Aromi inside
Aromi had been crowning the Italian dining kingdom in Prague for many years. In 2005, the year of its opening, it was recognised as “The best new restaurant in the Czech Republic” by  Condé Nast Traveler magazine. What is even more striking is that it also got into “The Top 10 new restaurants in the world” as it proudly claims on its website. No wonder then that Aromi was my favourite Italian spot to eat at in Prague during the years I lived there (2006-2007). Today, the situation is different though. There have been so many new restaurants openings bringing new rivals and my move to the Mediterranean made me a harsher critic of fish, so for me Aromi is not the best any more. It still remains though a great place to go when you want something authentic and for a Central European city you can get a pretty good fish here.
Atmosphere: Rustic, casual and welcoming. An attentive service makes the experience very enjoyable. They all know their stuff well and advice you on anything. Whether you agree later with their recommendation or not they seem to try their best. Wooden furniture, a cheese table in the middle of the restaurant and wines lined up on the shelves along the back wall create a very casual and accommodating environment. The  newly designed cubism-inspired long bar is a great spot to have a glass of wine or one of the 100 or so grappas (Italian brandy). Wear anything from jeans to a jacket, yet go for a more casual attire. After all, you are in Prague and this cobbled city is not fluffy and too concerned about its inhabitants’ dressing manners.
Food: The chef and owner Riccardo Lucque remains true to his Italian roots as he cares about the ingredients. His direct relationship with Italian producers and farmers ensures the authenticity of the products from mozzarella to seafood. Starting with a Sword fish carpaccio, red oranges with chunks of creamy burrata sprinkled with green radish leafs and olive oil I knew the ingredients are of a high quality here. It was a refreshing dish with lots of matching flavours like a mosaic creating a colourful yet fitting concept on a plate. The fish was light, but cutting it in thicker pieces added on volume matching thus the juicy and slightly sweet oranges while not contrasting with the creamy burrata too much so it all reminded in harmony.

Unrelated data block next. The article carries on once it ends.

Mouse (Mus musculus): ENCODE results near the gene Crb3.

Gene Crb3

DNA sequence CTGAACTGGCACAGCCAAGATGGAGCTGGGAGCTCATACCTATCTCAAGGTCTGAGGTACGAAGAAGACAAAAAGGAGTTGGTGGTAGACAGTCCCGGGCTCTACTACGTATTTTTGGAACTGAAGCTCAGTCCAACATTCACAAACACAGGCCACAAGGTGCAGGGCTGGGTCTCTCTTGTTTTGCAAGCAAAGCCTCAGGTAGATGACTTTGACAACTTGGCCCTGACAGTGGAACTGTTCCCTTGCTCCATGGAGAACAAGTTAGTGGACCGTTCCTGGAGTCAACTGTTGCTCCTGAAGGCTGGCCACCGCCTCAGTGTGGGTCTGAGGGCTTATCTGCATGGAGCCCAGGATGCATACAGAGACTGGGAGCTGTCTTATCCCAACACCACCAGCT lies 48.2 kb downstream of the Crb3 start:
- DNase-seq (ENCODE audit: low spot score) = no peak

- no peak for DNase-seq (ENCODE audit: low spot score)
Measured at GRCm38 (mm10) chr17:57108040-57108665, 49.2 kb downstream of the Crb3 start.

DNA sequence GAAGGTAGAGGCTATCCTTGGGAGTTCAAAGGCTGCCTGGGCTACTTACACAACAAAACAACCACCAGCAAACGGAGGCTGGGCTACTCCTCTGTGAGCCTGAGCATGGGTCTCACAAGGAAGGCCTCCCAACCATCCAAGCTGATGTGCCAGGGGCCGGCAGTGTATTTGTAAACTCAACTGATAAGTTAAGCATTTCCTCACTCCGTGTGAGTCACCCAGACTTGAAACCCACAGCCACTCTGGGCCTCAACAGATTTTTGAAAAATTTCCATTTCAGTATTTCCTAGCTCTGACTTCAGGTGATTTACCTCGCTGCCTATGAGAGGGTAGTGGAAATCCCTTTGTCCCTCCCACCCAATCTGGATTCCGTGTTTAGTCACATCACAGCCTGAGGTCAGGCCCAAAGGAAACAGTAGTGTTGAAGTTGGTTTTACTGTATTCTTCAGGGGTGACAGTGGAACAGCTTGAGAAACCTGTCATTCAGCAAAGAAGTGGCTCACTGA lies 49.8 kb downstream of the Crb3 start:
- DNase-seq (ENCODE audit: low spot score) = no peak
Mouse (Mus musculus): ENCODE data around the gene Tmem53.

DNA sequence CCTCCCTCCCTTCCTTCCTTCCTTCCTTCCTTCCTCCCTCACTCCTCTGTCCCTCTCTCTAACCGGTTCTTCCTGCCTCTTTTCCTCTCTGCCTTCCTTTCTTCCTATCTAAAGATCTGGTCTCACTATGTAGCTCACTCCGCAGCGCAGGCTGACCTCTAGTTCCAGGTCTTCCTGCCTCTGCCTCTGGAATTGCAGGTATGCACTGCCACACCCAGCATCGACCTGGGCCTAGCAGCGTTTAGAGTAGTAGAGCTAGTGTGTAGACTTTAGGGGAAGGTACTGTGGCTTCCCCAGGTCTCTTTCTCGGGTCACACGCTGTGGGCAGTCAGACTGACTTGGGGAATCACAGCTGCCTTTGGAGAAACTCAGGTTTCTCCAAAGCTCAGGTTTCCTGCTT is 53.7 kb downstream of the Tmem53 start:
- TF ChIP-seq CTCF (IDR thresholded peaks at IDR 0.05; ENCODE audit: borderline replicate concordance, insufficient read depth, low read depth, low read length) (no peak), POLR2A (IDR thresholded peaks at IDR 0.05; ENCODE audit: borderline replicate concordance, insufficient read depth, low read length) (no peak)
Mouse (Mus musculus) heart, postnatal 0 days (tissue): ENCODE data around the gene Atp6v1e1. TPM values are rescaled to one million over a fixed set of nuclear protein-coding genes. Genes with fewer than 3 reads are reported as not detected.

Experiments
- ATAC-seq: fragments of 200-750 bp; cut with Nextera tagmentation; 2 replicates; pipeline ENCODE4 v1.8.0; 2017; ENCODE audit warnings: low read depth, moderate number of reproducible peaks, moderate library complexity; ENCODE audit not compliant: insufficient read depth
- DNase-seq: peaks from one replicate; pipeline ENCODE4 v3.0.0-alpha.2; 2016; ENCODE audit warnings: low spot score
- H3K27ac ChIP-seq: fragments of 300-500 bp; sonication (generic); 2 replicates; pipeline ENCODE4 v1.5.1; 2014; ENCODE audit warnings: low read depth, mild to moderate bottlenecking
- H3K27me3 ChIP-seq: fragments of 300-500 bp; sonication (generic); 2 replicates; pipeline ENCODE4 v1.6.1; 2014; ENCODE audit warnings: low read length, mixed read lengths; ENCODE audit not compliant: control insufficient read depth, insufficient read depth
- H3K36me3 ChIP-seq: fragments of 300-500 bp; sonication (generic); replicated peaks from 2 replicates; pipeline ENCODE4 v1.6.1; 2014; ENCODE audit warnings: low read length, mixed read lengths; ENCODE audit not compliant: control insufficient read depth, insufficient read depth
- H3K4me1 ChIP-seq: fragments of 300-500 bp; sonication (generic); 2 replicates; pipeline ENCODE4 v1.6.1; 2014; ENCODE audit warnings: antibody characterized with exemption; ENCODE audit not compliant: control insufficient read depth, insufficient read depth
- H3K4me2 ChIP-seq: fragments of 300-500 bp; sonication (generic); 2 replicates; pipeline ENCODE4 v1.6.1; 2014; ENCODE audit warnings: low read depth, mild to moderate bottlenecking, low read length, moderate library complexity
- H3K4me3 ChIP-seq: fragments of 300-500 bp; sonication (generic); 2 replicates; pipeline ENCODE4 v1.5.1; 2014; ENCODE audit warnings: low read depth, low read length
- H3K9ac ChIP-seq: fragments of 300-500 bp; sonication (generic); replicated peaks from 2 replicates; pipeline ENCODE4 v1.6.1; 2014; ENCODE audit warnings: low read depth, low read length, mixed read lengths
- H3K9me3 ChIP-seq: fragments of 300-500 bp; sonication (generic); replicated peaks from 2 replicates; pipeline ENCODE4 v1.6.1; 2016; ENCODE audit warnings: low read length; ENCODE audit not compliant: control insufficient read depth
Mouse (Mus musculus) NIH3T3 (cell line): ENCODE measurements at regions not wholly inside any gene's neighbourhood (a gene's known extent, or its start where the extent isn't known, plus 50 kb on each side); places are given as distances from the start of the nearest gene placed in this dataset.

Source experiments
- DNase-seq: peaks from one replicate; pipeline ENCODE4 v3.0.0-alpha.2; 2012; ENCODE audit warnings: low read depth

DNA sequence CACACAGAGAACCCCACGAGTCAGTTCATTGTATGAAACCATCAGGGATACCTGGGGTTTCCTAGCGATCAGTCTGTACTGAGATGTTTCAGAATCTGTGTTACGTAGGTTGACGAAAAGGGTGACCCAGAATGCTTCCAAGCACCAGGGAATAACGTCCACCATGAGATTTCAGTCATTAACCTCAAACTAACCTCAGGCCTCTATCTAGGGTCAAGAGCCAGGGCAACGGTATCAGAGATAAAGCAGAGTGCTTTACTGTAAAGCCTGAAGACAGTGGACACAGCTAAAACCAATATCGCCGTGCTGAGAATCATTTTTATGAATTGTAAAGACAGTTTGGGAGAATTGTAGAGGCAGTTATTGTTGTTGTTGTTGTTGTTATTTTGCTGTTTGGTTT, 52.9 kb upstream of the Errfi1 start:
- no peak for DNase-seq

White fish carpaccio
Another tasty appetizer in which the classic recipe of  Tomatoes with mozzarella gets a facelift in the form of Burrata with parma ham and tomatoes is not only innovative but also very good. Burrata is a type of mozzarella made from a buffalo milk, it is more creamy, rich and for most of the people it is more tasty than its more firm sister made of cows milk (mozzarella). Using the green zesty tomatoes with this creamy cheese balanced the fatness of the burrata and the ham added depth and salty touch so you do not need to add much seasoning.
From the main courses I preferred a Grilled Octopus and vegetables lasagna to a Grilled fish of the day. The octopus had a meaty texture, crisp skin and was full of flavour. The fish was quiet disappointing as for my palate it did not taste as if it was just caught in the morning. But, it is a very demanding request for a restaurant located far from any salt water source. I believe, that if I lived in Prague I would have appreciated this fish more.
Burrata with parma ham and tomatoes
Cuisine: Authentic Italian, specialised in fish and seafood.
Visit: September 2012
Price: Medium (for foreigners) to high (for many locals).
Drinks: There are many wines from all over Italy. You can choose either from a wine list or pick a bottle from the shelves along the fall. A wine waiter will be eager to assist you. We were not lucky with his selection though. Asking for a more elegant and lighter red wine he recommended us a Barolo and a Dolcetto. It did not sound right to me, but I have not tried these wines from the producers he offered and they were both an older vintage so I decided to trust him. What a mistake! With the first sip I knew it was a bit stronger than we wanted with the food we selected, yet the waiter assured me that it will open up and mellow later. Unfortunately, right the opposite happened! The wine was showing its strength more with the time so it absolutely did not match any of our dishes. Next time, we will rather choose the wine ourselves. With such a great wine list it was a shame to go wrong.
The restaurant has also a wide selection of grappa so if you feel like something stronger to drink then go for it, yet not this month as the Czech Republic was stricken with an alcoholic beverages prohibition, when all alcohol with 20% and more cannot be sold anywhere. The reason for this was serious enough, so I agree with the Czech government reaching to such a stringent solution. When over 20 people die and many get blind from consumption of methanol-tinged alcoholic beverages, then any government has to step in and protect its citizens.
Opening hours: Mon-Sat: 12:00 – 23:00; Sun: 12:00 – 22:00
Address: Mánesova 1442/78, Prague 2 – Vinohrady, 120 00, Czech Republic
Contact: Tel: +420 222 713 222; email: